Following the handover, I prepared for my deployment. A lot of things well known from last time – for a start, I had a clear picture of where I was going. This time, we had the advantage that we did not have to move house in the last minute, like in 2011, a great advantage.
Sally and I have now firmly settled in Munster in the Lueneburg Heath, about 60 kilometers south of Hamburg, at the home of German Armor, our Bovington or Fort Knox.
For the first time, we live in our own house, and over the last 2 years it developed more and more into an English cottage – I wonder why. Perhaps Sally has something to do with it.
Also for the first time, we could place our furniture the way we want it to stay – an utterly new experience after 17 moves. And during the last days before deployment, I had a few nice swims in the pleasant lake right outside our doorstep, something I miss already.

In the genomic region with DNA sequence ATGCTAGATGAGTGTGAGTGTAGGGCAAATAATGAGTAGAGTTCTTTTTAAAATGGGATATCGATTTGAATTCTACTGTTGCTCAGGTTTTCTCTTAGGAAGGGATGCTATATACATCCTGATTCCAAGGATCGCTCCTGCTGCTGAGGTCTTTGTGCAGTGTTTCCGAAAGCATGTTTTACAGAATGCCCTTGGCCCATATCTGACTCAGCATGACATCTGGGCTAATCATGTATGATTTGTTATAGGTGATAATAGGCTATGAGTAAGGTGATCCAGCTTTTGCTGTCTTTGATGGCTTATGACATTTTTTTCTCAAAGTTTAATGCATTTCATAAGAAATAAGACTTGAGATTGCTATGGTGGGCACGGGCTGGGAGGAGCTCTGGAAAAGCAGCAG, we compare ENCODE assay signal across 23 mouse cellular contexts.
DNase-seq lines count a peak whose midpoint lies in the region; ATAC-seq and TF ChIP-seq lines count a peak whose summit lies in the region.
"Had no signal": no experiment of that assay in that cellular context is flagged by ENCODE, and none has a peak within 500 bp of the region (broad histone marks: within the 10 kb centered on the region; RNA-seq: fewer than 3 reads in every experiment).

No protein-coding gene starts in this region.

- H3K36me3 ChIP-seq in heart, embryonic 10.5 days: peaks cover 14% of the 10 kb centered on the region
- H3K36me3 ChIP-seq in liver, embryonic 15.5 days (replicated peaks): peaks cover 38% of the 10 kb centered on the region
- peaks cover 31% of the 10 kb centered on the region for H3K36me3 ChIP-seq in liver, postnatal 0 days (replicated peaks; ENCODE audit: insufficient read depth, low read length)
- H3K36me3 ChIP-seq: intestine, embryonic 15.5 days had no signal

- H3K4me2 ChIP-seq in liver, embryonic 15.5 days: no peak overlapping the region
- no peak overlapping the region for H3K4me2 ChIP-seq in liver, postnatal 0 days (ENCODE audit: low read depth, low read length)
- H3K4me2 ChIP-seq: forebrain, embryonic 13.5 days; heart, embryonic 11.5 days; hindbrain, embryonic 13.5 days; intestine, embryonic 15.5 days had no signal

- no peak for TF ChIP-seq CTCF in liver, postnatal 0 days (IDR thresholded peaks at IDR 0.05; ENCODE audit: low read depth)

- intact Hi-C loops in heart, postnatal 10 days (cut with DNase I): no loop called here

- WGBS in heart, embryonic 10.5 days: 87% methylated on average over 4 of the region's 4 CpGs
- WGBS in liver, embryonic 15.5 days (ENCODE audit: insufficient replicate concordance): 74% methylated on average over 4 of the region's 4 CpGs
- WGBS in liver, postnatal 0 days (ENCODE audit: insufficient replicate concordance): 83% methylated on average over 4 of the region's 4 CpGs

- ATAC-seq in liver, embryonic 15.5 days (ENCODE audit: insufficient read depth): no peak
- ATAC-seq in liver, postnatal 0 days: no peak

The family is well. Sally is busy with the house, and focusses on family welfare in Germany’s largest Army garrison. She also teaches English again. The boys are finally approaching the finish line in their respective universities, John in Bonn and Alexander in Cologne.
I arrived in Kabul on the 17th of June. I am still collecting impressions, but one thing is already obvious – Afghanistan clearly moved forward in the course of the last two years.
The main task of ISAF, building the Afghan Security Forces and security apparatus, has hugely progressed. For us, the next task is sustainability – the long term support in training of leaders and specialists, the improvement of procedures and processes.